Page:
Red rock hiking adventure out West.

By Travel + Leisure
April 21, 2013
NPS Photo / Amy Gaiennie

Utah’s most famous park is a sublime—and easy—getaway. The 229-acre expanse is filled with sandstone monoliths, winding canyons, and high summits with panoramic views. During the peak season (April through October), you’ll drive to the visitor’s center then hop aboard a shuttle to travel into the depths of the canyon. But, happily, it’s open year-round and experiences relatively mild winters.

Zion National Park

Head to Zion National Park’s Visitor Center at the Zion Canyons entrance, where you can get oriented, and board the shuttle that goes into the stunning sandstone rock canyons. You’ll see natural wonders like the Grotto, Weeping Rock, and the Temple of Sinawava; from Sinawava, hikers should take the easy one-mile walk to the dramatic and twisting Narrows canyons.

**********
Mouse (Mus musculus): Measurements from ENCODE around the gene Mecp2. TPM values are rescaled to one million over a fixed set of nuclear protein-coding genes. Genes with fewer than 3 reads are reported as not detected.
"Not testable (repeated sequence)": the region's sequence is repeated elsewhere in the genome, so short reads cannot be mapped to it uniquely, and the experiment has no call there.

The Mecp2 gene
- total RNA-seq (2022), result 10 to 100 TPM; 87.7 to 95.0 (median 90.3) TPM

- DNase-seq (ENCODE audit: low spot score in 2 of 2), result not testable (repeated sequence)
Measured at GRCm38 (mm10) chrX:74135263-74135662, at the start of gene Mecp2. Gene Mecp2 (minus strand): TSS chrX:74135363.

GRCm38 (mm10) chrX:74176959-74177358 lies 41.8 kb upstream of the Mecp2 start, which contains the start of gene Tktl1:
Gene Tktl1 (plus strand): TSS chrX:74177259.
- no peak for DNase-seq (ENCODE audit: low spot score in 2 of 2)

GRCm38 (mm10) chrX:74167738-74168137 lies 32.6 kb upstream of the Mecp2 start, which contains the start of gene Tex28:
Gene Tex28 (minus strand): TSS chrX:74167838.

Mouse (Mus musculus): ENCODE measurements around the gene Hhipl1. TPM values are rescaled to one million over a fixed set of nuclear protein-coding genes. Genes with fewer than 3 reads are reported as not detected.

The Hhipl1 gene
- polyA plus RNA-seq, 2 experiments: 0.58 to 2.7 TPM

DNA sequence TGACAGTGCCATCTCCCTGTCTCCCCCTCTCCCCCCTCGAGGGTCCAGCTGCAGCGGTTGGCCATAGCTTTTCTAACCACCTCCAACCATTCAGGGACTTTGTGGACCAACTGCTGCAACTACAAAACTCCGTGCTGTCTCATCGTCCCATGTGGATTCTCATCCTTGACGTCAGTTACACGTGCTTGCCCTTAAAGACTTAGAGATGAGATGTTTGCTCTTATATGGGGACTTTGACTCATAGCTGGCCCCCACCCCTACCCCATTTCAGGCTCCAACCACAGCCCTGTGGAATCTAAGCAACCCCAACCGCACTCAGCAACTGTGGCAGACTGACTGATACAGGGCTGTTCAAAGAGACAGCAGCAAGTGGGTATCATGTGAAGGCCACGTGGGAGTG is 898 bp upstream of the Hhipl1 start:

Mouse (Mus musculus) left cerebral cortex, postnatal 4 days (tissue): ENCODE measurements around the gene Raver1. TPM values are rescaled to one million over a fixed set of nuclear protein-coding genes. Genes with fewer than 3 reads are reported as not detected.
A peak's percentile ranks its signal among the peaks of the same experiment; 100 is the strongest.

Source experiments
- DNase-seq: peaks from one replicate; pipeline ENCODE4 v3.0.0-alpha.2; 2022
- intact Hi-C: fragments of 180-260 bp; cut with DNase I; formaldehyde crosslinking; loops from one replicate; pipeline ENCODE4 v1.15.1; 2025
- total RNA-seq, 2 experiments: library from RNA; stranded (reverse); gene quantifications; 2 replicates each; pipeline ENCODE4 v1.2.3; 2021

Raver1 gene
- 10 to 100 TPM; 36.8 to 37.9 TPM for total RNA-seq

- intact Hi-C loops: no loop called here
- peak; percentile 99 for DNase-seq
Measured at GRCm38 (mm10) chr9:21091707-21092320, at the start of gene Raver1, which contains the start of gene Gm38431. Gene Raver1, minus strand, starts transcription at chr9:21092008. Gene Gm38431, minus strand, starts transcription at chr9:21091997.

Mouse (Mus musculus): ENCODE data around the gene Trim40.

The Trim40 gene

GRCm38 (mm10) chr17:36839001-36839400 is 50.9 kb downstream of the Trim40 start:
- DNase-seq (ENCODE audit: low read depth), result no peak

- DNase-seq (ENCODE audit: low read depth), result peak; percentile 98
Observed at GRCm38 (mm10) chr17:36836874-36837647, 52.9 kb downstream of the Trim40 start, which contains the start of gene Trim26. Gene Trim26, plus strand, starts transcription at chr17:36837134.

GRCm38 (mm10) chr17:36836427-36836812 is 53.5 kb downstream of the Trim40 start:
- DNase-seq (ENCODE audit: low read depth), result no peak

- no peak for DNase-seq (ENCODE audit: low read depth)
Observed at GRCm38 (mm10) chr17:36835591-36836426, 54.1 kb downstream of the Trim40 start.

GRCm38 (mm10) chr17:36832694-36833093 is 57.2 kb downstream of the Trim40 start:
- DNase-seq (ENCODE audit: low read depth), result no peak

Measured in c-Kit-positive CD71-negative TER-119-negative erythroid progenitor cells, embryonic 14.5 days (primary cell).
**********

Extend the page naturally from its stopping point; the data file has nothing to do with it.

Zion Lodge

Staying here lets you roll out of bed and onto a trail (it’s right across from the Emerald Pools hike). Ask for one of the historic 1920’s cabins with a fireplace and front porch.

Switchback Grille

Located at the entrance of the park, this eatery serves huge portions of food, like a massive Cowboy Ribeye. Try something local, like the Honey Pecan Utah Mountain Trout with lemon honey butter.

The Pioneer Lodge

The 43-room hotel, with its rough-hewn log furniture and old-school drive-up ambience, channels national park lodges of yesteryear.

Oscar’s Café

This laid-back spot has been around for more than 20 years. Don’t miss the slow-cooked-pork burritos—and make sure to eat them on the patio, which has views of the red rocks and mountain peaks.